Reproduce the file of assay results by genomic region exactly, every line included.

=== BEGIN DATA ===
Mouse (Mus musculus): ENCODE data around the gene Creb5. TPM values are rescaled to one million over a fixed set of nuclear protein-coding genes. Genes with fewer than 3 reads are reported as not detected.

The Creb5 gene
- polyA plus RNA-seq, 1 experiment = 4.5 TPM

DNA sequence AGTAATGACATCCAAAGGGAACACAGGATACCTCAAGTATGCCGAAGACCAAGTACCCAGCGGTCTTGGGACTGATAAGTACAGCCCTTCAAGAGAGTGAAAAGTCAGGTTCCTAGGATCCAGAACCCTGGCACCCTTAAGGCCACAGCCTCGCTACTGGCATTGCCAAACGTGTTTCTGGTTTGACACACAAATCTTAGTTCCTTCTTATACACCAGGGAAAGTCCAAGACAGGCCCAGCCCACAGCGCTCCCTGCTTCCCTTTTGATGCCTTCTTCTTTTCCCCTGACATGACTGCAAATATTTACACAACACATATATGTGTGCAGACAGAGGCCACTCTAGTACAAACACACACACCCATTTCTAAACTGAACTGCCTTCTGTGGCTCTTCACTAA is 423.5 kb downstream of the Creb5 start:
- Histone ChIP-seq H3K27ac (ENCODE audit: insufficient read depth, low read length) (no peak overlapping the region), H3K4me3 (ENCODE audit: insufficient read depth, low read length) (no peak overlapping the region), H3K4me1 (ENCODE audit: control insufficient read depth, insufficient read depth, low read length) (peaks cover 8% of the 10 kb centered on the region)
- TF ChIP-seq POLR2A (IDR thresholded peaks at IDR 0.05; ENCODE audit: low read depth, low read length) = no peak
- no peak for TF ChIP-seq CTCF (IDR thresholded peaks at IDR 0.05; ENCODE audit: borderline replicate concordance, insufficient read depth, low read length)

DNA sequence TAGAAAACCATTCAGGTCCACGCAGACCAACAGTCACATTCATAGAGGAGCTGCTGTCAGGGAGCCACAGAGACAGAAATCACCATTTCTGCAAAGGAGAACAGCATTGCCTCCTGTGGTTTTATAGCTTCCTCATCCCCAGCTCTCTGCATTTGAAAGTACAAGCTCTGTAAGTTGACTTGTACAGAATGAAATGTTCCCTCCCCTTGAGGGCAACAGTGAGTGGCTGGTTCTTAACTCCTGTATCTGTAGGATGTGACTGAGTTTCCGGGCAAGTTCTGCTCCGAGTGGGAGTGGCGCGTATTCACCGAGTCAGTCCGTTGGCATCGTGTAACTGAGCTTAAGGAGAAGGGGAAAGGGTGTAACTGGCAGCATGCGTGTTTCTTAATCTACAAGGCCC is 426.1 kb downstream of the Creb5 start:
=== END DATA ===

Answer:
Mouse (Mus musculus): ENCODE data around the gene Creb5. TPM values are rescaled to one million over a fixed set of nuclear protein-coding genes. Genes with fewer than 3 reads are reported as not detected.

The Creb5 gene
- polyA plus RNA-seq, 1 experiment = 4.5 TPM

DNA sequence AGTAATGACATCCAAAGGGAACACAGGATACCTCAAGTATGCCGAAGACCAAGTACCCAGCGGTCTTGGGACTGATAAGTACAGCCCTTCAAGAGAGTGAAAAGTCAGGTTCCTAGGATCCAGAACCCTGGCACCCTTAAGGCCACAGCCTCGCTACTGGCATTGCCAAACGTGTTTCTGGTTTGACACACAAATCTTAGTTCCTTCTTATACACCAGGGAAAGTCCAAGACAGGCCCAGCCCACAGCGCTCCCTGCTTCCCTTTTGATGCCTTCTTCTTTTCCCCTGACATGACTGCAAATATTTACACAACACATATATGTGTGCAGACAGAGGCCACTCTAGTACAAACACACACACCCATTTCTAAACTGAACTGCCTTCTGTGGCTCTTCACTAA is 423.5 kb downstream of the Creb5 start:
- Histone ChIP-seq H3K27ac (ENCODE audit: insufficient read depth, low read length) (no peak overlapping the region), H3K4me3 (ENCODE audit: insufficient read depth, low read length) (no peak overlapping the region), H3K4me1 (ENCODE audit: control insufficient read depth, insufficient read depth, low read length) (peaks cover 8% of the 10 kb centered on the region)
- TF ChIP-seq POLR2A (IDR thresholded peaks at IDR 0.05; ENCODE audit: low read depth, low read length) = no peak
- no peak for TF ChIP-seq CTCF (IDR thresholded peaks at IDR 0.05; ENCODE audit: borderline replicate concordance, insufficient read depth, low read length)

DNA sequence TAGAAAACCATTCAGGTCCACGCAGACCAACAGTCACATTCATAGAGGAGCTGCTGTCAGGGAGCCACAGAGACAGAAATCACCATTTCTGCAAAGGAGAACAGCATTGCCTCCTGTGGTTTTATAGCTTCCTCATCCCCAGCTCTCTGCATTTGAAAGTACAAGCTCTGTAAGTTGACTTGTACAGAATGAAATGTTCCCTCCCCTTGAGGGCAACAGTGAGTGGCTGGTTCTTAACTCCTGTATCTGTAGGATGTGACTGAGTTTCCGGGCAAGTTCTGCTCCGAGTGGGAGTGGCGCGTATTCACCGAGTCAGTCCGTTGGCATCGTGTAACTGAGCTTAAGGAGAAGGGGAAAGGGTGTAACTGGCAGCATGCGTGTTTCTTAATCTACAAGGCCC is 426.1 kb downstream of the Creb5 start: